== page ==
Emotional Health

Sexual Abuse of Children—Holding Those Who Know Responsible

Though I have addressed this issue many times before, the recent revelations of the systemic and horrific sexual abuse of children by Catholic priests in Pennsylvania are literally mind-boggling. Most of us have difficulty imagining any trusted figure, let alone hundreds, harming children for their own “pleasure,” not to mention their superiors covering up for them.

The New York Times gives these details:

“Bishops and other leaders of the Roman Catholic Church in Pennsylvania covered up child sexual abuse by more than 300 priests over a period of 70 years, persuading victims not to report the abuse and law enforcement not to investigate it, according to a searing report issued by a grand jury on Tuesday.

The report, which covered six of the state’s eight Catholic dioceses and found more than 1,000 identifiable victims, is the broadest examination yet by a government agency in the United States of child sexual abuse in the Catholic Church. The report said there are likely thousands more victims whose records were lost or who were too afraid to come forward.”

Some priests were reported to have committed acts on children as young as 18 months. One apparently raped a little girl while she was in the hospital recovering from a tonsillectomy.

Putting aside the philosophical question of how a man who has committed himself to serving God can reconcile such behavior with his faith, the question remains how does any person not act in the face of such behavior to prevent it? While we can argue that child abusers must be psychologically disturbed, what excuse do their superiors have—men who don’t abuse children yet cover up for those that do?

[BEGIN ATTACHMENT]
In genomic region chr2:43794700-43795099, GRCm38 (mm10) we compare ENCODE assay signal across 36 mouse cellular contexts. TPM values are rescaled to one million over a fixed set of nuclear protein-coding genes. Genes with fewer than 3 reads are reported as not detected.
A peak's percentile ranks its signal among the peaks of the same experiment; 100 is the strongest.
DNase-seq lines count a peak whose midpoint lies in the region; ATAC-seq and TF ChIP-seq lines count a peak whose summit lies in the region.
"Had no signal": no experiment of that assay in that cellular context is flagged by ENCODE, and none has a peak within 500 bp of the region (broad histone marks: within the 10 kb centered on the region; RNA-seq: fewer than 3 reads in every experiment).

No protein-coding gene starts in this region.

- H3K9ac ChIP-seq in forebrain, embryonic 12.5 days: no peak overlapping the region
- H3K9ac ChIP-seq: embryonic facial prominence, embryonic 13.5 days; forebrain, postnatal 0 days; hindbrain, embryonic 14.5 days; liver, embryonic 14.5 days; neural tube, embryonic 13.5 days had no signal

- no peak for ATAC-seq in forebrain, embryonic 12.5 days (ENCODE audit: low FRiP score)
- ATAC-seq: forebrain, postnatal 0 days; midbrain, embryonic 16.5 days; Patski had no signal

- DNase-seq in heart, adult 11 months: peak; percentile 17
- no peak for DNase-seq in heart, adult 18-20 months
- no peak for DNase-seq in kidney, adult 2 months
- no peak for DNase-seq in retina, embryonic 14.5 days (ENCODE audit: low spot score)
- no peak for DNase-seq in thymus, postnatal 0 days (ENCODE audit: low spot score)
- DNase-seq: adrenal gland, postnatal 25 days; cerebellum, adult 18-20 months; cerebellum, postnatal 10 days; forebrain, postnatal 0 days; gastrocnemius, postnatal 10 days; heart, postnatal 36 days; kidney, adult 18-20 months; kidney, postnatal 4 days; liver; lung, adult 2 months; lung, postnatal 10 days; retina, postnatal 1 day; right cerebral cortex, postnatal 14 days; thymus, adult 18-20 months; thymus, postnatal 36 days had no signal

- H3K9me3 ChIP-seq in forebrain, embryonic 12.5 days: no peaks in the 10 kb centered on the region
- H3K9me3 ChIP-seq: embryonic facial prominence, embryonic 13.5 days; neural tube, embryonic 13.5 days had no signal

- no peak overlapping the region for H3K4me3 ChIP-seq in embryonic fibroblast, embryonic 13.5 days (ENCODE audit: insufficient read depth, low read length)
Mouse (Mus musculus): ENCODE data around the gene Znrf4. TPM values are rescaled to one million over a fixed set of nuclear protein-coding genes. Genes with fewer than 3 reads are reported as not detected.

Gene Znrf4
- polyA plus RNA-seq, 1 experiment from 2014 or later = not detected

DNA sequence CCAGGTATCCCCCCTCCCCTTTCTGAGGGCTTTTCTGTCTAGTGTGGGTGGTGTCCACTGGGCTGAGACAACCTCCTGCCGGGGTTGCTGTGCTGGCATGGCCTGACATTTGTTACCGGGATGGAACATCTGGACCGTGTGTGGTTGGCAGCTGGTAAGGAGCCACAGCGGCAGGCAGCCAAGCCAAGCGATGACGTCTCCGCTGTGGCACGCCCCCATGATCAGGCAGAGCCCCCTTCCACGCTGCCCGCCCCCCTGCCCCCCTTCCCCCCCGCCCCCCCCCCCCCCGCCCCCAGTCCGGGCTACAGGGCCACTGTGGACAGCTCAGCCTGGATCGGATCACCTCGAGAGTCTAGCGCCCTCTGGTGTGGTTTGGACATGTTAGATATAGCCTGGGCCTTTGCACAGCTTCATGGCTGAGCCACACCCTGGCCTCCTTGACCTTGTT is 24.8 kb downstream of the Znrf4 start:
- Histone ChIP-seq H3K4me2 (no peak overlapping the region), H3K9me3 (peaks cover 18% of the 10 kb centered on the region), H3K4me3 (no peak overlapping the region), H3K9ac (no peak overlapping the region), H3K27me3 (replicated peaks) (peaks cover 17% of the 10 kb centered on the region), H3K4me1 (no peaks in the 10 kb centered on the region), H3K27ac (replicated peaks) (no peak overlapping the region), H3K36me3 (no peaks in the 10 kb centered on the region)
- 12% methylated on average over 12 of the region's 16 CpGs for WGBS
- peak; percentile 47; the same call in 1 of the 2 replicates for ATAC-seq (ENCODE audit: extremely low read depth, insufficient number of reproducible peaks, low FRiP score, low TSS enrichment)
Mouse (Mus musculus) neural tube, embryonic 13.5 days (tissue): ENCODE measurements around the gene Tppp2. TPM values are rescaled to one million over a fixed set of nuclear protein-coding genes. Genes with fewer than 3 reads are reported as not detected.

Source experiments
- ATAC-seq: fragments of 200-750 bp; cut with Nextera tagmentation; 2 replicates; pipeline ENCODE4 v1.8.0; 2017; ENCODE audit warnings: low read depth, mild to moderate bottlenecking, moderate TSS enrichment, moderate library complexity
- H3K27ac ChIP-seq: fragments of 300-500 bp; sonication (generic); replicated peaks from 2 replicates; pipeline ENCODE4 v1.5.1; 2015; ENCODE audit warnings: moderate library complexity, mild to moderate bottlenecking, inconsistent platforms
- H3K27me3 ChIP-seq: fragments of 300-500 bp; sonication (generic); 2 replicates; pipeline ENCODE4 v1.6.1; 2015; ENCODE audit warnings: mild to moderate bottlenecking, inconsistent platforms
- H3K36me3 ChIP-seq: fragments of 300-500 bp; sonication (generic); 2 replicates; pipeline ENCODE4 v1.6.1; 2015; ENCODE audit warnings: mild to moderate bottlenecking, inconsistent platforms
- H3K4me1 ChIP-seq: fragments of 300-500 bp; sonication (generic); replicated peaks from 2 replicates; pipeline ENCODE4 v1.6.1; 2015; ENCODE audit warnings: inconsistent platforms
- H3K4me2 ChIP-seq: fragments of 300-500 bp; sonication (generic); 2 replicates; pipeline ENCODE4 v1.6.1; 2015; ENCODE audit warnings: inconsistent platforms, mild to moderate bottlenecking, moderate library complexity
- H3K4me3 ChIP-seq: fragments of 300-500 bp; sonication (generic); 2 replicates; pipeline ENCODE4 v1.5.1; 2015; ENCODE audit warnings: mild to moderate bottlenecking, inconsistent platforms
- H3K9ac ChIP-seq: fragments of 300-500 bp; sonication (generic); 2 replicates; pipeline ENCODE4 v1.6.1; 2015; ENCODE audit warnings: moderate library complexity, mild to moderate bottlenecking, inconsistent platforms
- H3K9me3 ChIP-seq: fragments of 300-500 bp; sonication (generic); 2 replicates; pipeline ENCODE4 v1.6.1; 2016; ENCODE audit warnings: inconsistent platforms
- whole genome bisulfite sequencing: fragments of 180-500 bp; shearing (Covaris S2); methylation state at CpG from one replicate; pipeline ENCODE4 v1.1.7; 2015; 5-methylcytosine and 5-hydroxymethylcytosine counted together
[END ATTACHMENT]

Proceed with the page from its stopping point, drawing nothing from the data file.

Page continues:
The recent HBO film “Paterno” addresses this question directly. Joe Paterno, the beloved and phenomenally successful coach of the Penn State University football team, is portrayed as having been told early on about his assistant coach, Jerry Sandusky, who repeatedly abused young boys. Eyewitnesses, reliable sources, reported they had seen lewd acts occurring in the gym showers. This is a step above most reports, in which it is usually the victim’s word against the abuser’s.

The film portrays Paterno as deeply troubled by the allegations, and yet it accurately portrays the way those that “know” manage to compartmentalize, forget, and deny such accusations. They literally can’t deal with this information, so they don’t. In Paterno’s case, his life is all about the game. Information that doesn’t pertain to winning was irrelevant.

But it is more than that. Human beings have natural defenses against “seeing and knowing” things that are too hard to digest. Horrific knowledge that is outside our realm of experience and that is threatening to our vision of a safe reality is often repressed or at least suppressed. People differ in the way they use defenses, of course. Some are sensitized to danger, and see it lurking around every corner. But that is a very hard way to live, and most of us adapt to the uncertainty of the daily dangers we face (car accidents, terrorists, mortal illness, etc.) by putting it out of our minds.

Paterno (beautifully played by Al Pacino) is portrayed as a sympathetic character but the film does not let him off the hook. Neither did Penn State, and though he died shortly after the scandal blew up, his legacy has been significantly tarnished.

When looking at these events we have to ask ourselves, how do we assign blame, decide punishment, and most important, prevent this kind of abuse? Do we become endlessly vigilant, taking the stance that everyone has the potential for such behavior? Do we throw all abusers in jail, perhaps even castrate them, as has been known to happen, and some people recommend?

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